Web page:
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Why The U.N. Will Abandon 'Just Say No' Approach To Drugs

I have no idea whether the clerical staff at the United Nations chose to schedule this year's General Assembly Special Session on Narcotic Drugs (UNGASS) during 420 week as some kind of wry commentary or winking joke, but the timing feels right; there's a certain harmony between a global holiday to celebrate cannabis civil disobedience and a reform agenda to de-escalate the global drug war.

Yes, you read that right: after decades of impotent rhetoric describing a fictional "world without drugs," the United Nations is coming together, even as you read this, to work out a ceasefire on the War on Drugs.

If that comes as a surprise, you're forgiven – international drug control policy is quite complicated, after all. To the extent that there's any simplifying theme, it has been the leadership of the United States, which has pushed for increasingly strict international drug controls for over a century – which only makes this week's meeting even more surprising. Because the U.S. is once again taking the lead, but the compassionate reform agenda on the table in New York could begin the long process of dismantling, not escalating, the global War on Drugs.

For 100 years, U.S. has led War on Drugs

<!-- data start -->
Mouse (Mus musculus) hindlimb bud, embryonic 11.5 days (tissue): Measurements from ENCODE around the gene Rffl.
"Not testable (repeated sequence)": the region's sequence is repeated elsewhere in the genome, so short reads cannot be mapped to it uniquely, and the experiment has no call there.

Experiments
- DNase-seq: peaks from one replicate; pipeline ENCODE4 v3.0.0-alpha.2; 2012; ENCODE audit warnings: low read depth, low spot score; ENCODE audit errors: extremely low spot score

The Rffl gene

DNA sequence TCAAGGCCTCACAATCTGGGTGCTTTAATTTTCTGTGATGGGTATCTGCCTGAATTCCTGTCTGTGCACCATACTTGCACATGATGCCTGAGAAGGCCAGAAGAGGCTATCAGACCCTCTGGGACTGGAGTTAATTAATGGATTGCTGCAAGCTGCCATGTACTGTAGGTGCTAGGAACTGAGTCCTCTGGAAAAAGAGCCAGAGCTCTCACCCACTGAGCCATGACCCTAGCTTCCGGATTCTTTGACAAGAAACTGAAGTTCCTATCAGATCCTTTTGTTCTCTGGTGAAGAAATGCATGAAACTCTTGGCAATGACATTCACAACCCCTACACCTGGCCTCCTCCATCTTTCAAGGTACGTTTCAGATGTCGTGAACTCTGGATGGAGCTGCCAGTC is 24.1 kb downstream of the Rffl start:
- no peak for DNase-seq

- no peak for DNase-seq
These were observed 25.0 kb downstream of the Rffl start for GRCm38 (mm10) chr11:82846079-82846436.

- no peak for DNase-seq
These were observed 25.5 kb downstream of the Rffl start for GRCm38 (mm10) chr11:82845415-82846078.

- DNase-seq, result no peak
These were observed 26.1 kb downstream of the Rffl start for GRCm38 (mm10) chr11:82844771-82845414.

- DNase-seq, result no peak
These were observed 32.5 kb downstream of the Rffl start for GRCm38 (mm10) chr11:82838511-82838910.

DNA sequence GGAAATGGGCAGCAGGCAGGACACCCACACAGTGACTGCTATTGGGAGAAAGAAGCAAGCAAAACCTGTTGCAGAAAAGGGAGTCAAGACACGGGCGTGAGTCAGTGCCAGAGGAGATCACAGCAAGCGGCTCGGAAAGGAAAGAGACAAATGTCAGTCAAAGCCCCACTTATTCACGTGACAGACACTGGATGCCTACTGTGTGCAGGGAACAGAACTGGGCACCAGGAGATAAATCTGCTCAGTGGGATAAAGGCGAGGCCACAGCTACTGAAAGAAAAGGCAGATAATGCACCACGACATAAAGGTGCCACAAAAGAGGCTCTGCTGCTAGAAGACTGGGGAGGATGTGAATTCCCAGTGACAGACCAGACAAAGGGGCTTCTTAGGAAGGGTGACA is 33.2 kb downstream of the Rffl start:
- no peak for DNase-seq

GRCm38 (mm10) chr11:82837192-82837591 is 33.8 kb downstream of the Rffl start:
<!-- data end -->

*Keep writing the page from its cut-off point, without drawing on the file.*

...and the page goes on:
Last month, 240 NGOs from all around the world sent an open letter to President Obama, his drug czar Michael Botticelli and his ambassador to UNGASS William Brownfield, urging them to stand up for human rights and promote a "people-centered" approach to international drug policy. The signatories knew their history; the United States had been the prime mover of global drug control since its inception.

The first international drug control conference, held in Shanghai, China in 1909, convened largely at the behest of the American delegation headed by Bishop Charles Brent, led to the world's first international drug control treaty penned at the Hague three years later.

At subsequent conventions held in Geneva under the auspices of the League of Nations, the U.S. took a more informal leadership role because it was not a member of the League; however, the fact that the conventions of 1925 and 1931 mainly affirmed and detailed the original 1909/1912 agreements evidences the influence of the U.S. delegation behind the scenes.

The drug czar's 'steamroller diplomacy'

And of course the influence wielded by Harry Anslinger's U.S. delegation to the United Nations is the stuff of legend; the drug czar's steamroller diplomacy first helped to secure passage of the 1961 Single Convention on Narcotic Drugs and then laid the groundwork for the militaristic interpretation which would sweep the world as the War on Drugs.

The U.S. is unquestionably one of the world's leaders in drug policy, which is why it's no surprise to see so many concerned citizens direct their concerns toward the Obama administration in the weeks before UNGASS. What is surprising, rather, is that Obama seems to be listening.

Not your grandfather's cannabis policy